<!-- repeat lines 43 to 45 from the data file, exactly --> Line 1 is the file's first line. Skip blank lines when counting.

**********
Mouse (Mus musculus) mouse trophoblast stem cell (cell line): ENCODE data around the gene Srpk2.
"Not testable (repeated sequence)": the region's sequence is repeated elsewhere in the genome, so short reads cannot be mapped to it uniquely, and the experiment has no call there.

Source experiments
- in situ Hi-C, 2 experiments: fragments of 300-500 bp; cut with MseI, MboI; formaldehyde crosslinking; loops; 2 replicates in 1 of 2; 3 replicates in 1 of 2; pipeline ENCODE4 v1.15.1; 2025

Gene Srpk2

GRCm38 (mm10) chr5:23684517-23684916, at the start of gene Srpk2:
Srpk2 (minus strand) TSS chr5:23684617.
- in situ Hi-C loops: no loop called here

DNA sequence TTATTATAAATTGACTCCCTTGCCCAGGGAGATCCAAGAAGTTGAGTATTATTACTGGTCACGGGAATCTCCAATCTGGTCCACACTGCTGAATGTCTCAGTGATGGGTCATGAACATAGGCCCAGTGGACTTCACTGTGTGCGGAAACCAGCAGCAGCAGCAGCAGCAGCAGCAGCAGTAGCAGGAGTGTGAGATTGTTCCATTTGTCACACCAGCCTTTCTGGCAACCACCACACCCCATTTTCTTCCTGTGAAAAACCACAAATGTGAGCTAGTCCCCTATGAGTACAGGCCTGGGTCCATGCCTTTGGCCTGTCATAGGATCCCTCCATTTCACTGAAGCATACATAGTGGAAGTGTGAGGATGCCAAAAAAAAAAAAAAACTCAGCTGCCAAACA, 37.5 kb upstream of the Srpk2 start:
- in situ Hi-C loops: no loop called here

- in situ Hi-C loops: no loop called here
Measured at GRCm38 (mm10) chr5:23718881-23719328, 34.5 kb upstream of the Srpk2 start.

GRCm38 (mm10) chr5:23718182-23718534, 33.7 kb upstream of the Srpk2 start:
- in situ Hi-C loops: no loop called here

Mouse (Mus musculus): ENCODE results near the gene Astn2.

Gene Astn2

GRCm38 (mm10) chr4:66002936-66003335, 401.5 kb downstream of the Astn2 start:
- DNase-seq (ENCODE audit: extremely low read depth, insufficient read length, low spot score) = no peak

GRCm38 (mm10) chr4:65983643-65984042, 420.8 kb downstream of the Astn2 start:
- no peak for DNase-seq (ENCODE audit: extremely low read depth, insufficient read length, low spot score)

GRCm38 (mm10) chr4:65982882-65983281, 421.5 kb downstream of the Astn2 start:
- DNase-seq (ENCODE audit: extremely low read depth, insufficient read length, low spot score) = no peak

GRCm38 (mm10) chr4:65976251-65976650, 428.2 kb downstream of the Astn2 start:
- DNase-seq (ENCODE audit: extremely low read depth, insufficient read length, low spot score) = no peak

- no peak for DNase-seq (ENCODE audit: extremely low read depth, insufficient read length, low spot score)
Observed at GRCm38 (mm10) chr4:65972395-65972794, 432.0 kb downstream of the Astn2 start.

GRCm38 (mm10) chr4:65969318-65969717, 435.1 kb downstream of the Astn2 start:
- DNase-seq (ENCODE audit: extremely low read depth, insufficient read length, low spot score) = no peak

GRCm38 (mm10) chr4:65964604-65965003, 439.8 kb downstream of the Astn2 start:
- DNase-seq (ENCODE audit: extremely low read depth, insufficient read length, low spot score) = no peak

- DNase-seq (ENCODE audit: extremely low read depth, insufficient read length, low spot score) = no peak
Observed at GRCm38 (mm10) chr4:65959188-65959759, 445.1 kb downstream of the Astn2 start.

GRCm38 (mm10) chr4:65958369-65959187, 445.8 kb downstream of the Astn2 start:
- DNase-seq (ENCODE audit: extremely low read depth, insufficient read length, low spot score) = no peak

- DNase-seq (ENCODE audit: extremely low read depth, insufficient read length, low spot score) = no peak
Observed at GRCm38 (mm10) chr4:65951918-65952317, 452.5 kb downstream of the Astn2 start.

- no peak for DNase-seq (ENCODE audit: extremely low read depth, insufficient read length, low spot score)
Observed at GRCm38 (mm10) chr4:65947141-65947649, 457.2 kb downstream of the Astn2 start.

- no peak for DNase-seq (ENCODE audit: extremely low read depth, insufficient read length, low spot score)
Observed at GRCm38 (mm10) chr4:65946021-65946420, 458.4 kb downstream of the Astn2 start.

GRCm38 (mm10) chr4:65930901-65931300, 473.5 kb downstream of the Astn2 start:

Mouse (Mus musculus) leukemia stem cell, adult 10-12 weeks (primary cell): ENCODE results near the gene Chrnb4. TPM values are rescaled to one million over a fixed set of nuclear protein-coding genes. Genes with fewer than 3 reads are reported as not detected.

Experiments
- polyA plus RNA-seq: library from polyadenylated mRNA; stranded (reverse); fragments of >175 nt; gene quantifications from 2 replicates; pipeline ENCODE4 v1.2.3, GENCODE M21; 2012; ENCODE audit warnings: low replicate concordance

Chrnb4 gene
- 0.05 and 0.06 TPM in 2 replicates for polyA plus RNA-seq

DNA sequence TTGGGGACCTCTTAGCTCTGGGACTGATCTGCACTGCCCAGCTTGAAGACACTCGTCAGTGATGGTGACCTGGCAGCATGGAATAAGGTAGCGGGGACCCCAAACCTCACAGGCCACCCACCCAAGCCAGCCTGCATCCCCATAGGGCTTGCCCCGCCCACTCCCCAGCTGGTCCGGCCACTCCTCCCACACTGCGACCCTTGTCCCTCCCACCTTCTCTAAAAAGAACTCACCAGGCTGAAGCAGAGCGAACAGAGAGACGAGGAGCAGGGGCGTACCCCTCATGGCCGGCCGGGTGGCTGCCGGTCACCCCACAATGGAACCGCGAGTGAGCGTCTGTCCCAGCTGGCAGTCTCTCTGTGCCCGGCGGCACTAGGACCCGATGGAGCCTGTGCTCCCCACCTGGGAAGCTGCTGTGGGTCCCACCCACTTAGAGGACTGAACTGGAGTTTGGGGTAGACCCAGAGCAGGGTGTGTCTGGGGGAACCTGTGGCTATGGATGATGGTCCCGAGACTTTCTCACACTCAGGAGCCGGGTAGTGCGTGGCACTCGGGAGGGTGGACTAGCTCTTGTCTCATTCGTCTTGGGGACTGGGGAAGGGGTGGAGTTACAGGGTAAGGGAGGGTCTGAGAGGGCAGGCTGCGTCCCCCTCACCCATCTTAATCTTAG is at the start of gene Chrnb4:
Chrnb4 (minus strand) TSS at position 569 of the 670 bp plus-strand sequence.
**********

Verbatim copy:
Experiments
- polyA plus RNA-seq: library from polyadenylated mRNA; stranded (reverse); fragments of >175 nt; gene quantifications from 2 replicates; pipeline ENCODE4 v1.2.3, GENCODE M21; 2012; ENCODE audit warnings: low replicate concordance

Chrnb4 gene